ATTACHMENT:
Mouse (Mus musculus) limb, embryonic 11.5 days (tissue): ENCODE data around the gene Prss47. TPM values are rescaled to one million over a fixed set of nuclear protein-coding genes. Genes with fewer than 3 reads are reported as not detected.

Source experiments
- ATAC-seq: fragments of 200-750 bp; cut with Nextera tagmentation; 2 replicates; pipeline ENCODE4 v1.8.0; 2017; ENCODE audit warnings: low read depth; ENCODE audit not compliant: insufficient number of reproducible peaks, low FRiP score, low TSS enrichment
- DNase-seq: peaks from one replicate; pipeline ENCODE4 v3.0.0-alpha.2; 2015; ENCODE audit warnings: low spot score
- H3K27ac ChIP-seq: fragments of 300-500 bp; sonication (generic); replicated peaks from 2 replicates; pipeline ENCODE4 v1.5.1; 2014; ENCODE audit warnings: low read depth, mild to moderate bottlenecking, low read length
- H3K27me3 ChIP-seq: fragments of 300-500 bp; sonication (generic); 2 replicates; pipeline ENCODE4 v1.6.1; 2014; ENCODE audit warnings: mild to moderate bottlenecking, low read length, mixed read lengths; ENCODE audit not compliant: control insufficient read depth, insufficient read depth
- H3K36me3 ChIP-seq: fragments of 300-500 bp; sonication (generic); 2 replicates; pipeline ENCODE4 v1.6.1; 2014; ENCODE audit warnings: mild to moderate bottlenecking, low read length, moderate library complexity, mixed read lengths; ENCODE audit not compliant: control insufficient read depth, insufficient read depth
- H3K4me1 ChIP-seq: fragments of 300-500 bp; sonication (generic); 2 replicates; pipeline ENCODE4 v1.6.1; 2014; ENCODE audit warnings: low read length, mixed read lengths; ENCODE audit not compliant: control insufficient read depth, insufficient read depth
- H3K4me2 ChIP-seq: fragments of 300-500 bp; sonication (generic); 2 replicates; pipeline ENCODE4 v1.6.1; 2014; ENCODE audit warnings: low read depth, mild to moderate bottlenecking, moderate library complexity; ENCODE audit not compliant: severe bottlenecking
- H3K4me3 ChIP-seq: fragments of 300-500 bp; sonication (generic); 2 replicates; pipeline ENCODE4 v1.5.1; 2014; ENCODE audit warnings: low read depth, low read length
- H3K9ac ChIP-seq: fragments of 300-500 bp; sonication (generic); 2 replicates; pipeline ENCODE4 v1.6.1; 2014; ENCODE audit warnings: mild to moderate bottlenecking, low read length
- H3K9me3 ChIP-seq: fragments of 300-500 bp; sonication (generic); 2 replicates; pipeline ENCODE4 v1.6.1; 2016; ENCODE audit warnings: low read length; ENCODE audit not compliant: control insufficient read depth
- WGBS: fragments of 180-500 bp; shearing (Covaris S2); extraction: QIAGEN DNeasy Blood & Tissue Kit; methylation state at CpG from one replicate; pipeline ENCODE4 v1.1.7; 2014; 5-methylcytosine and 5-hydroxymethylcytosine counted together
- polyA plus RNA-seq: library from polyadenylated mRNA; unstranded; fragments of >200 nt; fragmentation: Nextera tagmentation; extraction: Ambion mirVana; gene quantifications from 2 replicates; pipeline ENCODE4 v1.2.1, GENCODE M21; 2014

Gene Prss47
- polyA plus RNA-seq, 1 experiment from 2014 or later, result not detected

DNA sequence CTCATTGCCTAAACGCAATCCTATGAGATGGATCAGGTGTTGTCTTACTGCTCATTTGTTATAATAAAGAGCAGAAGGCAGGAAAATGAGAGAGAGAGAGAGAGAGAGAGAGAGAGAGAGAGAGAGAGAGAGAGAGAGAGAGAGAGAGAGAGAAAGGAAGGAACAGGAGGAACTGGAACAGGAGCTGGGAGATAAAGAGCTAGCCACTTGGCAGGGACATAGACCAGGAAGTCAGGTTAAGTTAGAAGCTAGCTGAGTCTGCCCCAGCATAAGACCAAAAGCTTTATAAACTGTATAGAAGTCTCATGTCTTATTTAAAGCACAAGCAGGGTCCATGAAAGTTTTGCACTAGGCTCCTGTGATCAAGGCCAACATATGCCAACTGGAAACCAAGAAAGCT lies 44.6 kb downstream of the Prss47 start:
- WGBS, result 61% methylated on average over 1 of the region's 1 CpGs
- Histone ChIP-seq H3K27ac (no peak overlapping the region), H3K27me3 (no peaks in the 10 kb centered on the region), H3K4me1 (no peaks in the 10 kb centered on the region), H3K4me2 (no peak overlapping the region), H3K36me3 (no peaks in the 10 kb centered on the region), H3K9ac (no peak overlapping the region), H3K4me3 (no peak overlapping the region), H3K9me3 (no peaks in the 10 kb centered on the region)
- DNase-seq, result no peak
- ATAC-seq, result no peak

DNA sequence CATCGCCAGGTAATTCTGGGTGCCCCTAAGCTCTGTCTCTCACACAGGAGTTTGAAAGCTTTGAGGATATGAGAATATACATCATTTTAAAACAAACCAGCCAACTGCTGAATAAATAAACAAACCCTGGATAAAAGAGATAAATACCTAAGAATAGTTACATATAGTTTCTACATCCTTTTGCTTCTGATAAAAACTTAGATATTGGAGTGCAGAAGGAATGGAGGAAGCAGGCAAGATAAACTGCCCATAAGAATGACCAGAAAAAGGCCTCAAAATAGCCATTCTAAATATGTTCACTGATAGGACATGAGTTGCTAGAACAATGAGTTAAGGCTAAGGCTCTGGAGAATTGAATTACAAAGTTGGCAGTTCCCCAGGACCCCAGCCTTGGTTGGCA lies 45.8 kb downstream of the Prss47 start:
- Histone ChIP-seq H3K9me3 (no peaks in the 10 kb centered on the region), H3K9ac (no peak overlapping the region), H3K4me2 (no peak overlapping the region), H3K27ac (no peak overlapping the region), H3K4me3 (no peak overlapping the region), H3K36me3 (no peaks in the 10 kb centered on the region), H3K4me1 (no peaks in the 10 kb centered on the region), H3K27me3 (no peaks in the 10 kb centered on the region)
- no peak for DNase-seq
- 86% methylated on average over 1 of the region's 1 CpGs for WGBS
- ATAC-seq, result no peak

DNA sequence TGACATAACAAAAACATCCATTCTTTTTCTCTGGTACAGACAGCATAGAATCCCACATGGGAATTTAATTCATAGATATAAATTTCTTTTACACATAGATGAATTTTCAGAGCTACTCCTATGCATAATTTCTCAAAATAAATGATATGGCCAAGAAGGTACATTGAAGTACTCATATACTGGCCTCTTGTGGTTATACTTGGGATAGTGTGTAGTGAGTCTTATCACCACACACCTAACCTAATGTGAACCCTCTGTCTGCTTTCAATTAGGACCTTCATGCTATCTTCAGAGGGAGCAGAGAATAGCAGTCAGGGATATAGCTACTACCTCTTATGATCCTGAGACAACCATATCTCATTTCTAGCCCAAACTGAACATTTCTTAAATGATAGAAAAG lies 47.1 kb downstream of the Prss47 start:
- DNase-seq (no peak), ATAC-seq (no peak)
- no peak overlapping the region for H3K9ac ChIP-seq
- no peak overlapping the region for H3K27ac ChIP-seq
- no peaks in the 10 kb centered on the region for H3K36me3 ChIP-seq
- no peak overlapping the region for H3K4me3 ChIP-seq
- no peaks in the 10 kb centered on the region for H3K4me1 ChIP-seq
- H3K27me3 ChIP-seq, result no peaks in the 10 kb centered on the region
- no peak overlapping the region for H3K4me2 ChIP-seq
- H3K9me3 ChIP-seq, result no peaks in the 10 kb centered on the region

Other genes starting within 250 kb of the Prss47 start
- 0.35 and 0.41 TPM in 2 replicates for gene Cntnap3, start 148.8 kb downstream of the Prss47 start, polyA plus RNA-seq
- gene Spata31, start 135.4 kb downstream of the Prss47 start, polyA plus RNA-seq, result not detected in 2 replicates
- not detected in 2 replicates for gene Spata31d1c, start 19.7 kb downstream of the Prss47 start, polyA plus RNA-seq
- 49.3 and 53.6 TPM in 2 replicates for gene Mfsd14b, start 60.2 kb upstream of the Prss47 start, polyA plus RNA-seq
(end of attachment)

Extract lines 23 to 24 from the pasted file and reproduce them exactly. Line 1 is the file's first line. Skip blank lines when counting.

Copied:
- Histone ChIP-seq H3K9me3 (no peaks in the 10 kb centered on the region), H3K9ac (no peak overlapping the region), H3K4me2 (no peak overlapping the region), H3K27ac (no peak overlapping the region), H3K4me3 (no peak overlapping the region), H3K36me3 (no peaks in the 10 kb centered on the region), H3K4me1 (no peaks in the 10 kb centered on the region), H3K27me3 (no peaks in the 10 kb centered on the region)
- no peak for DNase-seq